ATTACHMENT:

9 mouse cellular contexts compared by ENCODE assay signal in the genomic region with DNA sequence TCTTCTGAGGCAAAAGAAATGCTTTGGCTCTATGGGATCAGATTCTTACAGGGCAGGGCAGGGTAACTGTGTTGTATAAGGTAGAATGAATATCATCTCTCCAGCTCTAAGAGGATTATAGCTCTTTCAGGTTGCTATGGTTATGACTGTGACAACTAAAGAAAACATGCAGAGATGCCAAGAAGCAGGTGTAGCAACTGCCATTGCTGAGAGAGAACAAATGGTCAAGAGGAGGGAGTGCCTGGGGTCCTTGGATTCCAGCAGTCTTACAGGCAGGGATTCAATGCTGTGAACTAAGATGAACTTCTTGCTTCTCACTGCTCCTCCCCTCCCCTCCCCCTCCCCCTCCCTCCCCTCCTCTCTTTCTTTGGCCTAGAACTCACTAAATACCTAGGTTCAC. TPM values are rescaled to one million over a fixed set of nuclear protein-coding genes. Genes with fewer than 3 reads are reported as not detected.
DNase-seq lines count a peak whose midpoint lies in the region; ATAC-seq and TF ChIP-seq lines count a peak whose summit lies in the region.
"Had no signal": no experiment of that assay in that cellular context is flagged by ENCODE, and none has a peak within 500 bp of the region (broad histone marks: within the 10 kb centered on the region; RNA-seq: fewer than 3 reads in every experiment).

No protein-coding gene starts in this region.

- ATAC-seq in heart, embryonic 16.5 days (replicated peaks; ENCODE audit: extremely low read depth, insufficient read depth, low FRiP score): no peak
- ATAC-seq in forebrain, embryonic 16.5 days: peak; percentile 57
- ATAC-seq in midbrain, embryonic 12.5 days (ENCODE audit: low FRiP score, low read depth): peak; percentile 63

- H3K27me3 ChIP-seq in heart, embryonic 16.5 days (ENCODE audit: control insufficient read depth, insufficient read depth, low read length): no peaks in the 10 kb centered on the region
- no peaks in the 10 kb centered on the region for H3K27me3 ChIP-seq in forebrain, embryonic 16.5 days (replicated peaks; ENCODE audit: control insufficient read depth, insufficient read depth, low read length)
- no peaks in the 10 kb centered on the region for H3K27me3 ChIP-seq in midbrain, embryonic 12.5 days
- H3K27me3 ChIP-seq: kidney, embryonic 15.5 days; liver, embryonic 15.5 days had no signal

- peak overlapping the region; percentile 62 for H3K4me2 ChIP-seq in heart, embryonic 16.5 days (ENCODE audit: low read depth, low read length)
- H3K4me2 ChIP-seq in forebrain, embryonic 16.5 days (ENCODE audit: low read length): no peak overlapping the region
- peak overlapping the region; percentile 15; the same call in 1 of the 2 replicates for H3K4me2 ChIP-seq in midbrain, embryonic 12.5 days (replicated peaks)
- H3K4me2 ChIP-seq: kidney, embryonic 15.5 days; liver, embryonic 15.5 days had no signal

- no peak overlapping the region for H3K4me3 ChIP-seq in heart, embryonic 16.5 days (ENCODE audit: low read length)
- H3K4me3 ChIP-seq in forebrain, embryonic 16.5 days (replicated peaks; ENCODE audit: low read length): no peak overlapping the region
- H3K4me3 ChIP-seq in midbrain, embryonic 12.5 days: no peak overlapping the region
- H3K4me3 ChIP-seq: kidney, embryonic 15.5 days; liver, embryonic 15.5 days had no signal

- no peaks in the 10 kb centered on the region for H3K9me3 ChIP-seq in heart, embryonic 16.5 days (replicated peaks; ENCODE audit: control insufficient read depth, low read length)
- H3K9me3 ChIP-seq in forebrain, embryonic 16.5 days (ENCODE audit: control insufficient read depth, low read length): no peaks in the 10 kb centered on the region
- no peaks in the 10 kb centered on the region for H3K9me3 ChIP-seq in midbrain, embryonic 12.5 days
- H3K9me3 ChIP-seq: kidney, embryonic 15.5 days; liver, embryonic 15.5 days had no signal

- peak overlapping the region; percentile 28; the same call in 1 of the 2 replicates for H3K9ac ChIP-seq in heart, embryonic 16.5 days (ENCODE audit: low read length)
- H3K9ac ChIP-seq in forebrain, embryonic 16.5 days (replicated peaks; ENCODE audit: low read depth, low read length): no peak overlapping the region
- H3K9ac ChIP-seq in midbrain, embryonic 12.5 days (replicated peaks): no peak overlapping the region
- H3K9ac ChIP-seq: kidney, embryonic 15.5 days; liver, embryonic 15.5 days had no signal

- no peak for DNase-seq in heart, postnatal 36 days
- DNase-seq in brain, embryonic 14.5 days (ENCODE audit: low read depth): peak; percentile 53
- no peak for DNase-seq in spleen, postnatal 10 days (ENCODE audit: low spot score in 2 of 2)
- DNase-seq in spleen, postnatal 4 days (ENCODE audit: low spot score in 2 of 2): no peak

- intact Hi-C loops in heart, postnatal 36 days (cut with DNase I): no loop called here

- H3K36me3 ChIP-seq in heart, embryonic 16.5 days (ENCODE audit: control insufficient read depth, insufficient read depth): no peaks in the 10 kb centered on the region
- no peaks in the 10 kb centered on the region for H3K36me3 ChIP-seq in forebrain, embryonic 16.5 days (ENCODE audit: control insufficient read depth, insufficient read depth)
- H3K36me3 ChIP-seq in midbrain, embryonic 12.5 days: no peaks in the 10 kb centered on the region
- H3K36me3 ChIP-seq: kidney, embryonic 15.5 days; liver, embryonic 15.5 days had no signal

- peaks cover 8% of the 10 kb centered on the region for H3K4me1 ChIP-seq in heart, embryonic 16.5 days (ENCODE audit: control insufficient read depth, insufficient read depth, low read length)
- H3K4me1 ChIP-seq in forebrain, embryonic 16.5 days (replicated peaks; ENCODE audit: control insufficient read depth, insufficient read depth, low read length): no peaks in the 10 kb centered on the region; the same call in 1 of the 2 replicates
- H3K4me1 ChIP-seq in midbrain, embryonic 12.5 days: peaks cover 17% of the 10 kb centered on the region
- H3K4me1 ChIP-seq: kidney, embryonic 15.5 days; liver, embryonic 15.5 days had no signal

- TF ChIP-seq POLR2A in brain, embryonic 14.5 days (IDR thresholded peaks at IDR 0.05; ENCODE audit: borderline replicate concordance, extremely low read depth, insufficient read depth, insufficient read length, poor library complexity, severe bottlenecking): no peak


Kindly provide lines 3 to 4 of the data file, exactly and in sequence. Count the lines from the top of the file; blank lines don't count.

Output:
"Had no signal": no experiment of that assay in that cellular context is flagged by ENCODE, and none has a peak within 500 bp of the region (broad histone marks: within the 10 kb centered on the region; RNA-seq: fewer than 3 reads in every experiment).

No protein-coding gene starts in this region.